Seven Seals

(Revelation 6)

Seven Trumpets

(Revelation 8-9)

Seven Bowls

(Revelation 16)

1.      Conquest

2.      War (civil)

3.      Famine (& injustice)

4.      Death by war, famine, plagues, wild animals (earth)

5.      Persecution

6.      Cosmic collapse.

7.      Silence.

1.      Earth stricken

2.      Sea stricken

3.      Rivers stricken

4.      Sky stricken

5.      Torment (darkness)

6.      Warfare & Conquest

7.      Final judgment.

 

1.      Earth stricken

2.      Sea stricken

3.      Rivers stricken

4.      Sky stricken

5.      Torment (darkness)

6.      Warfare & Conquest

7.      Final judgment.

 

As mentioned before, these judgments increase in intensity: the seals affect 1/4 of the earth, the trumpets 1/3 of the earth, and the bowls all the earth (compare 6:8; 8:7-10; 16:2-10).  But they are similar in nature, seemingly repetitive.

How then do we read and respond to these sets of judgments?

We must remind ourselves that apocalyptic genre does not allow us to read these images as literal, once-off events.  Just as we don’t see Christ literally having seven eyes and seven horns (chapter 5), so we don’t expect talent-sized balls of hail (about 40kg! 16:20) or all the sea turning into blood at once (16:3).  Also, apocalyptic genre does not allow us to take these judgments as occurring chronologically in 21 consequential acts of judgment.  John did not write what happened next, but what he saw next.  Note the great similarity in both pattern and content.  The 7th seal, 7th trumpet and 7th bowl each indicate the Last Judgment or Final victory of the Lamb.  Why then three sets of seven judgments?

  1. Three perspectives on God’s judgments are highlighted in these three sets of judgments.    The seals are Christ’s perspective on these judgments, reminding us that only One is worthy to unfold God’s redemptive purposes through his cross.  The trumpets are the rebellious nations’ or Beast’s perspective on these judgments, alerting us to God’s victorious advance over the pagan kingdoms.  The bowls are the Church’s perspective on these judgments, depicting the judgments as God’s response to response to the prayers of the saints (8:5).   Thus we are always to see God’s judgments as God’s Christ’s redemption of creation, as God’s discipline on pagan kingdoms, and as God’s answers to the cries of the saints for justice.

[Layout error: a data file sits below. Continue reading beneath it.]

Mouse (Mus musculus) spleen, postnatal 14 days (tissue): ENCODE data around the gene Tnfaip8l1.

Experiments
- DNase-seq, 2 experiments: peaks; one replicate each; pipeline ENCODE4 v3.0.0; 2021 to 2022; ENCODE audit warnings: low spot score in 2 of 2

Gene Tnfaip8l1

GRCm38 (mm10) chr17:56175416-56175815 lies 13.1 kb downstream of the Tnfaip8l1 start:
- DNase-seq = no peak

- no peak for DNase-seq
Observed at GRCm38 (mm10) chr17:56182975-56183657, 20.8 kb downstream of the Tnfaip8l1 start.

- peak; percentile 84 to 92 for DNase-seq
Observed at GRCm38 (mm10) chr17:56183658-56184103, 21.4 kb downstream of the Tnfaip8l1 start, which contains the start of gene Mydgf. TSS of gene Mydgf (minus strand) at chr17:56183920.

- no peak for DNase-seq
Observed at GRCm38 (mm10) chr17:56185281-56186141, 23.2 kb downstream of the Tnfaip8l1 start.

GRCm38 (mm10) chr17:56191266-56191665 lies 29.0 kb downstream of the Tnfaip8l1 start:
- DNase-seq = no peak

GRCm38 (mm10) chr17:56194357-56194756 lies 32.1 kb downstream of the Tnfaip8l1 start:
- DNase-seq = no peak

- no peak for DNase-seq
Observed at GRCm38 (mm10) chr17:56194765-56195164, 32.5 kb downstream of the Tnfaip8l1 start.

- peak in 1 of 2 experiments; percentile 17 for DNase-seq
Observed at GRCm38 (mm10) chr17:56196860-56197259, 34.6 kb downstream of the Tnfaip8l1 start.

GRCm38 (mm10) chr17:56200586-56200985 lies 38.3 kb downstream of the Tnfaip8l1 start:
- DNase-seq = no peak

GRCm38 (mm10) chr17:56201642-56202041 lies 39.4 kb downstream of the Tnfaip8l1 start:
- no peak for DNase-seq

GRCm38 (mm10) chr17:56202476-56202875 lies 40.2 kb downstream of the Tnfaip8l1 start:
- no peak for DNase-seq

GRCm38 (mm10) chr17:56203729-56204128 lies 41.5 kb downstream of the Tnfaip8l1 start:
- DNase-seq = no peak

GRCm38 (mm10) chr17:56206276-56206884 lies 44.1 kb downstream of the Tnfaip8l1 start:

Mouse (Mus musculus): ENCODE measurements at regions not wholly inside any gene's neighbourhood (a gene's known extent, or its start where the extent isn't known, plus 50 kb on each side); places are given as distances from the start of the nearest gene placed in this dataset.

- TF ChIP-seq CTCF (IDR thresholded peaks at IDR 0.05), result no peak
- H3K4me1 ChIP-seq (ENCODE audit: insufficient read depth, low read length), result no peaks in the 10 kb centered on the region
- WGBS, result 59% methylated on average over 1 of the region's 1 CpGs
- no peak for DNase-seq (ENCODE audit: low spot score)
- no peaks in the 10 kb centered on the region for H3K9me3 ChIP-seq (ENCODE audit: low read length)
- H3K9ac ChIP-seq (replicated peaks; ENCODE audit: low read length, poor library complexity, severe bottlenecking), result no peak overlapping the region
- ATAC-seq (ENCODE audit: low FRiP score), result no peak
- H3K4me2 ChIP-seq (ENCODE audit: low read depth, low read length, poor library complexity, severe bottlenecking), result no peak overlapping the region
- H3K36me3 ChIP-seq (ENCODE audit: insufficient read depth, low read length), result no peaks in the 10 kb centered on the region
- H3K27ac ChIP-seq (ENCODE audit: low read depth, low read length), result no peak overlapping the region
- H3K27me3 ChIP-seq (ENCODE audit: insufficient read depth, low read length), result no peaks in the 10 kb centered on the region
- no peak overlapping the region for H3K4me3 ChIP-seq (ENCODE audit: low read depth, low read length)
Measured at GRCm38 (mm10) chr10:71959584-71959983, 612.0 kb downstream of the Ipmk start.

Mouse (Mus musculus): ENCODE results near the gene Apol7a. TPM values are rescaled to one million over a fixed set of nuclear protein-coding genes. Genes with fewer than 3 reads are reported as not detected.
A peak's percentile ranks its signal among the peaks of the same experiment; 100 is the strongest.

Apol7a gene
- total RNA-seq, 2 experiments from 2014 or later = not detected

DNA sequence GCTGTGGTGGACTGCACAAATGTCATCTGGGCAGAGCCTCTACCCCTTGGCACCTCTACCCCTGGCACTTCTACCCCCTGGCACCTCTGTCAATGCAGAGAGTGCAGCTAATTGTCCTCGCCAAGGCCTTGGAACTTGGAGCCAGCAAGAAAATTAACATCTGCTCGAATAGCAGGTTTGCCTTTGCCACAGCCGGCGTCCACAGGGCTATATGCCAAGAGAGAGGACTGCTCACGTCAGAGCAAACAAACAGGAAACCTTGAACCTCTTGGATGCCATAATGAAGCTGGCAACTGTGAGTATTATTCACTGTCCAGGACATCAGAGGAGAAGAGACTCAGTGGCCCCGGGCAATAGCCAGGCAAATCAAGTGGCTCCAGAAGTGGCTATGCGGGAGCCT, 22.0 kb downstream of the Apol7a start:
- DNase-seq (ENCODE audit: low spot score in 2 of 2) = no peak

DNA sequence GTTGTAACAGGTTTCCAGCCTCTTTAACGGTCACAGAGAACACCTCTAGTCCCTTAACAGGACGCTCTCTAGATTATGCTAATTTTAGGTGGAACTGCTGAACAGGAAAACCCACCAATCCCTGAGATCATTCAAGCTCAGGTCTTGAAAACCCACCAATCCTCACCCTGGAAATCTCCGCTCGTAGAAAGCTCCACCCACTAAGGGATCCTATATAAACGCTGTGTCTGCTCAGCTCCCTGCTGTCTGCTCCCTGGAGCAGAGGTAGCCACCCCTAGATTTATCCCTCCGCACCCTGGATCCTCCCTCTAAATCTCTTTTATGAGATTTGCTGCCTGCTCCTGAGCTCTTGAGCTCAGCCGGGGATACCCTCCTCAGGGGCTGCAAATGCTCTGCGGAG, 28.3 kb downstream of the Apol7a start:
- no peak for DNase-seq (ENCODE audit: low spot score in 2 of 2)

2. Just and Mercy.  As noted above, these judgments proceed from God’s holy place where his law is kept (15:5-8).  The judgments emanate from his holy and just nature; if God does not judge wickedness, he would not be just and mankind would forever be subject to abusive leadership with no one to save us.  These judgments  on wicked nations are just, i.e. deserved (9:20-21; 16:5-7).  Yet there is a way out!  Each of these judgments call people to acknowledge God’s sovereignty and repent of their rebellion.  These judgments are increasingly severe, urging repentance as it points to a final Day of Judgment. Indeed, “today is the day of salvation!” (2 Corinthians 6:2)
  3. Overwhelming urgency. These apocalyptic scenes are meant to overwhelm us of the sudden and severe judgments of God’s wrath poured out on the wicked.  It is meant to invoke the fear of God in the reader.  These scenes aim to call the reader to sober assessment of God’s impending Day of Judgment when Christ’s will come “as a thief in the night” (16:15).
  4. Encouragement and exhortation.  These overwhelming images of God’s judgments are meant to encourage the church that Christ is at work, delivering the world from evil, exhorting them to remain faithful to him and not submit to the intimidation of the Beast and seduction of Babylon.

Bringing it Home

fallen_world

In reading these judgments in Revelation, I am invited to look through God’s eyes at the  natural disasters and wars in our fallen world.  These are Christ’s redemptive works, calling the nations to repent of their claims to self-governance and self-sufficiency; warnings of God’s kingdom advancing in the world, and answers to the prayers of the saints for Christ’s return to reign.

I’m also called to look in the mirror and see my own sin deserving of judgment, and celebrate the mercy God offers me in the cross of His son.

Parted Seas

I’m both encouraged and exhorted as I look ahead to Christ’s renewal of all things, seeing that he is already at work making all things new in these redemptive acts.

Lastly, I’m called to look at the clock and recognize the urgency in these vivid images pointing to God’s Day of Judgment.  People get ready, Jesus is coming soon!